Parental Expectations Most Important Factor In Child’s Decision to Drink Alcohol

Parental Expectations Most Important Factor In Child’s Decision to Drink Alcohol

This is the second installment of a blog series that will dispel the 10 most common and stubborn myths parents believe about exposing children to alcohol. Big, fat myth #2:

It is unrealistic to believe my child will never drink in high school or at least try it with friends.  It’s important that we don’t take on our teen’s worldview in the matter of substance use – kids need adults to have a different perspective than their peers in order to feel like someone is in charge.  Parents who see alcohol and other drug use as normal, understandable or inevitable will almost certainly have children who use – their own parents don’t believe they can or should abstain.  The “everybody’s doing it” idea is simply not true. Drinkers have more visibility and seem to get more microphone time, but solid research shows us that the majority of teens are making sound, healthy decisions regarding alcohol and other drugs, they are just not as loud about their lives! Experiencing “wild sobriety” every weekend is not a sexy story to tell at the cafeteria table. National Studies have proven that teens who receive a firm, loving non-use message at home are significantly less likely to engage in substance use of any kind.  It’s hard to get resentful when your parent says, “Darling, you are my Hope Diamond and I could never replace you – my job is to make sure you are safe, which is why I am so interested in where you are going and who you are with.”  Parents who focus on the health and safety issues have more success, as this is rooted in love and concern, rather than judgment.  All research points to parental involvement as being the single most important factor in an adolescent’s relationship to alcohol.  Drug free kids cite parental disappointment as the #1 reason for their choice not to use. Our goal is not to make sure that our child never drinks in their lifetime; we are hoping to postpone drinking as long as possible.   When people have acquired a complete set of cognitive, social and coping skills, they will be ready to approach alcohol reasonably as an adult.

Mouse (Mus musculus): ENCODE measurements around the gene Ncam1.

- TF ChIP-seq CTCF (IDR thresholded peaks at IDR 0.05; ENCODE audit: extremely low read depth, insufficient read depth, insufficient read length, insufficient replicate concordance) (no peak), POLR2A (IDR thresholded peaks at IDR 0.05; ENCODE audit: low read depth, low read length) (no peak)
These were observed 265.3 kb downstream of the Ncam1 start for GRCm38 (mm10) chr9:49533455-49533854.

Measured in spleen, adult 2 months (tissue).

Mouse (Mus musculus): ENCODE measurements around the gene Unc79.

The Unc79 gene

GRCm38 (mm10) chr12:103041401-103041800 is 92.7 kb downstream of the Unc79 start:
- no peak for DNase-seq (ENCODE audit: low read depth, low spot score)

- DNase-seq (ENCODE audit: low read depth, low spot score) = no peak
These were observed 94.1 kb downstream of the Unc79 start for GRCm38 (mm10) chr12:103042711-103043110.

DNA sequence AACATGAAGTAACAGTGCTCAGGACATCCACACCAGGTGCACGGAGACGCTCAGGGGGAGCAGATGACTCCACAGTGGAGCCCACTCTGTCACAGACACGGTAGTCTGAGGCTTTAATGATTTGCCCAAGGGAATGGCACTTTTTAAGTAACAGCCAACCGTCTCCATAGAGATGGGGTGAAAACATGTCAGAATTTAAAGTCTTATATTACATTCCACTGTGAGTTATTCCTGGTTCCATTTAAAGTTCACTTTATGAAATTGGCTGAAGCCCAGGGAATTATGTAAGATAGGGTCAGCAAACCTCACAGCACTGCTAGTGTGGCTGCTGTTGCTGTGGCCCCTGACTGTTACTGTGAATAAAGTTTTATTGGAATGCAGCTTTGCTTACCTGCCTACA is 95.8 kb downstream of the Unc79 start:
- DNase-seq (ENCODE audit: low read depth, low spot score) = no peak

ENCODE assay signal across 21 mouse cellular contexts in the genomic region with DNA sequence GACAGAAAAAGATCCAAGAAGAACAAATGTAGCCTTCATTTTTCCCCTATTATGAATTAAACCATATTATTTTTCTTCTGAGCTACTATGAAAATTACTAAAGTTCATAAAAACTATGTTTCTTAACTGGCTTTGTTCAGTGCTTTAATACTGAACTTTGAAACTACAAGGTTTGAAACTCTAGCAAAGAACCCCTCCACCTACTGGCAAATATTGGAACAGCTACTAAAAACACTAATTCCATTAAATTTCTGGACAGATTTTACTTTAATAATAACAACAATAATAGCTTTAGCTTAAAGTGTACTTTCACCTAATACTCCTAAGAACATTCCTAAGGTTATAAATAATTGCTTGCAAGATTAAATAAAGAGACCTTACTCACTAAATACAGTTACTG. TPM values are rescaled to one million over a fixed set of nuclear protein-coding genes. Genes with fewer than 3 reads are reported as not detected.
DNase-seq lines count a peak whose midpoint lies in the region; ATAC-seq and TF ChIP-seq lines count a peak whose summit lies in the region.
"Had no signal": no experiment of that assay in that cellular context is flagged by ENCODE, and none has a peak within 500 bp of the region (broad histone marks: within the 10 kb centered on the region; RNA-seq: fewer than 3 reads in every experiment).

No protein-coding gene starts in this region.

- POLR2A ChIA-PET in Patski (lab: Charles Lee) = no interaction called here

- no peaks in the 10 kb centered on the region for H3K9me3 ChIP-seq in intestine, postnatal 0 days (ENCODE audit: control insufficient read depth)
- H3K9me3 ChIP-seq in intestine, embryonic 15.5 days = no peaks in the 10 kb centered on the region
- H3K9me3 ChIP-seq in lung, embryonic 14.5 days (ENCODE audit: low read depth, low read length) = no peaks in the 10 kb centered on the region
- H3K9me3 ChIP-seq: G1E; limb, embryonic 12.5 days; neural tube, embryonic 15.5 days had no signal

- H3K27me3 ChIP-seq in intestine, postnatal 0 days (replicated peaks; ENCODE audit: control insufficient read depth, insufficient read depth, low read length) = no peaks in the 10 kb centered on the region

Tune in next week for big, fat myth #3: Since teens are going to drink no matter what we say, we might as well have them drink at our homes where we can keep an eye on them and take the car keys away

 

 

 

 

1 Comment

  1. I liked this. It makes sense and it is a very loving message. It says to a teen. I love you and want you to be safe. I want to see you grow up and be all you can be.

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